The pouch of Douglas is the extension of the peritoneal cavity, and it was named after the Scottish anatomist Dr. James Douglas. The pouch is present in females within the pelvis behind the uterus, where the ovaries and fallopian tubes are located. It is also called the rectovaginal pouch or the cul-de-sac. Endometriosis can result in adhesions and the formation of scar tissue in this region, which could cause fertility issues. 

5.

Is the Presence of the Pouch of Douglas Harmful?

Most of the pathologies that occur in the pouch of Douglas are treatable, and the occurrence of malignancies in this region is rare, so its presence is not a cause for excessive concern. Endometriosis can result in adhesions and the formation of scar tissue in this region, which could cause fertility issues. It could also cause pain during intercourse and while opening the bowels. At times, fluid can get accumulate in the pouch of Douglas. Accumulation of a little fluid is normal, but if there is a collection of blood or pus that causes pain, it could indicate a bigger health problem.

6.

What Are the Problems Associated With the Pouch of Douglas?

Most of the pathologies that occur in the pouch of Douglas are treatable, and the occurrence of malignancies in this region is rare, so its presence is not a cause for excessive concern. At times, fluid can accumulate in the pouch of Douglas. Accumulation of a little fluid is normal, but if there is a collection of blood or pus that causes pain, it could indicate a bigger health problem. Endometriosis can result in adhesions and the formation of scar tissue in this region, which could cause fertility issues. It could also cause pain during intercourse and while opening the bowels. 

7.

What Does the Pouch of Douglas Mean in Gynecology?

The pouch of Douglas, or the rectouterine pouch, or the rectovaginal pouch, is the extension of the peritoneum into the space that is located between the posterior wall of the uterus and the rectum in human females. This pouch is lined by the peritoneum, which arises from the remnants of the Mullerian system, which is not involved in organogenesis (formation of organs). This pouch is named after a Scottish anatomist called Dr. James Douglas.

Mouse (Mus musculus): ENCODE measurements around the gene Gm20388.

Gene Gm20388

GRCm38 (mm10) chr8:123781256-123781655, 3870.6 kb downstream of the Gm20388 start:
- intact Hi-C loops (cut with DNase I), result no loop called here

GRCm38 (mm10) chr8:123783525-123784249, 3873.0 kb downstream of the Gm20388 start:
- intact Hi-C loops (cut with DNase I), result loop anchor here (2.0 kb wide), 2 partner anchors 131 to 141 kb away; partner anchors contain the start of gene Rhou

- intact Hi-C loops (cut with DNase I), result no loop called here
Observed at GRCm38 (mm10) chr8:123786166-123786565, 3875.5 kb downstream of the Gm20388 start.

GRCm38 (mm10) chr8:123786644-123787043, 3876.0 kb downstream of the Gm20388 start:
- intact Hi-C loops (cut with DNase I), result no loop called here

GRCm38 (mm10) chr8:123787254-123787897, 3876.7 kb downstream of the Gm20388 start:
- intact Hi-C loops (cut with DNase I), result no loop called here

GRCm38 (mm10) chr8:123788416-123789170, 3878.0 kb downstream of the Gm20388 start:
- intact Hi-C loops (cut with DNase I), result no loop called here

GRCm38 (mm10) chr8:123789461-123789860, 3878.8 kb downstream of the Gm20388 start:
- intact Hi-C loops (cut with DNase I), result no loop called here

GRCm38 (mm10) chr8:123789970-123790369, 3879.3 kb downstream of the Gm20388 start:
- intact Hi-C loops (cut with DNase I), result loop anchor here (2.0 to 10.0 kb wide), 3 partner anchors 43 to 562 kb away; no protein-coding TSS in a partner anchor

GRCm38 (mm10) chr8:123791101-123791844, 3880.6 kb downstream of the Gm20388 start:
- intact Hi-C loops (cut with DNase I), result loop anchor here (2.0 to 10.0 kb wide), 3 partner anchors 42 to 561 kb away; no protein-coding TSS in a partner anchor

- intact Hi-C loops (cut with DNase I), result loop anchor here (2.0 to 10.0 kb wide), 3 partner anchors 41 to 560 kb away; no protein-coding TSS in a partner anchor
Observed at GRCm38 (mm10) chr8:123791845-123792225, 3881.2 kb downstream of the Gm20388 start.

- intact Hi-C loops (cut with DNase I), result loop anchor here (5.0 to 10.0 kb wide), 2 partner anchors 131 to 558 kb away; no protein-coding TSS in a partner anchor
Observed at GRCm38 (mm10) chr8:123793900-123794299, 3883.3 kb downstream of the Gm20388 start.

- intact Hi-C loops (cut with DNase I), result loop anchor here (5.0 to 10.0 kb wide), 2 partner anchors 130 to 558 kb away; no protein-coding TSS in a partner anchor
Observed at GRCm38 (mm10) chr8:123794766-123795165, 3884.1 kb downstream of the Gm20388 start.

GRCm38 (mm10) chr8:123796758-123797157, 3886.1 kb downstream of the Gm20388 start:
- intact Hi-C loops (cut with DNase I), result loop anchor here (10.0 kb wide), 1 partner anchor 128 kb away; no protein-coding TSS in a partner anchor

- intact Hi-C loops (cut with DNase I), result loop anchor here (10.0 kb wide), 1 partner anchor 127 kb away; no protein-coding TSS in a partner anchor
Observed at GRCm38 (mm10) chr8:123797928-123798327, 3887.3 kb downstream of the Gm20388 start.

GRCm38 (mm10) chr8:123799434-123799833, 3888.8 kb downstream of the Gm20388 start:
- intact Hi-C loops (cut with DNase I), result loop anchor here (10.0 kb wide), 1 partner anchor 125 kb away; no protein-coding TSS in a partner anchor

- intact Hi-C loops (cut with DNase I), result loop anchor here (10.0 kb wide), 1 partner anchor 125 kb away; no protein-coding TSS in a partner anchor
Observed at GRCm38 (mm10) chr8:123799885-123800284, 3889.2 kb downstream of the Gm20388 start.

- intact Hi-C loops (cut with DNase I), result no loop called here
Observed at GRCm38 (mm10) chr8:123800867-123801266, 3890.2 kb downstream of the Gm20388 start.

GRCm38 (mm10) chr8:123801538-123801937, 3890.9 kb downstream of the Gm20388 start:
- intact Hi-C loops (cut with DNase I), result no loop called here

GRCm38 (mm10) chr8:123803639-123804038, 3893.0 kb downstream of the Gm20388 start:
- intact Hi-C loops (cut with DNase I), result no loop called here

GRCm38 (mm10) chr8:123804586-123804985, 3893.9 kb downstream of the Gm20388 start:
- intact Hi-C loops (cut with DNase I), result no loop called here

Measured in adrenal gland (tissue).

8.

How Does the Pouch of Douglas Appear on Ultrasound?

The pouch of Douglas, the rectouterine pouch, or the rectovaginal pouch, is the extension of the peritoneum into the space that is located between the posterior wall of the uterus and the rectum in human females. This space may be obliterated by adhesions at times, which usually includes the uterus and the rectum, which results in an inability to view the peritoneum. 

9.

What Is the Pouch of Douglas Also Called?

The pouch of Douglas is named after a Scottish anatomist called Dr. James Douglas and is also called:
- Rectovaginal pouch.
- Rectouterine pouch.
- Cul-de-sac.
- Uterorectal pouch.
- Douglas space.
- Douglas cavity.
- Douglas pouch.
- Douglas cul-de-sac.
- Cavum Douglasi.
- Ehrhardt–Cole cul-de-sac.
- Ehrhardt–Cole recess.
- Excavatio rectouterina.

10.

What Is the Significance of the Pouch of Douglas in Early Pregnancy?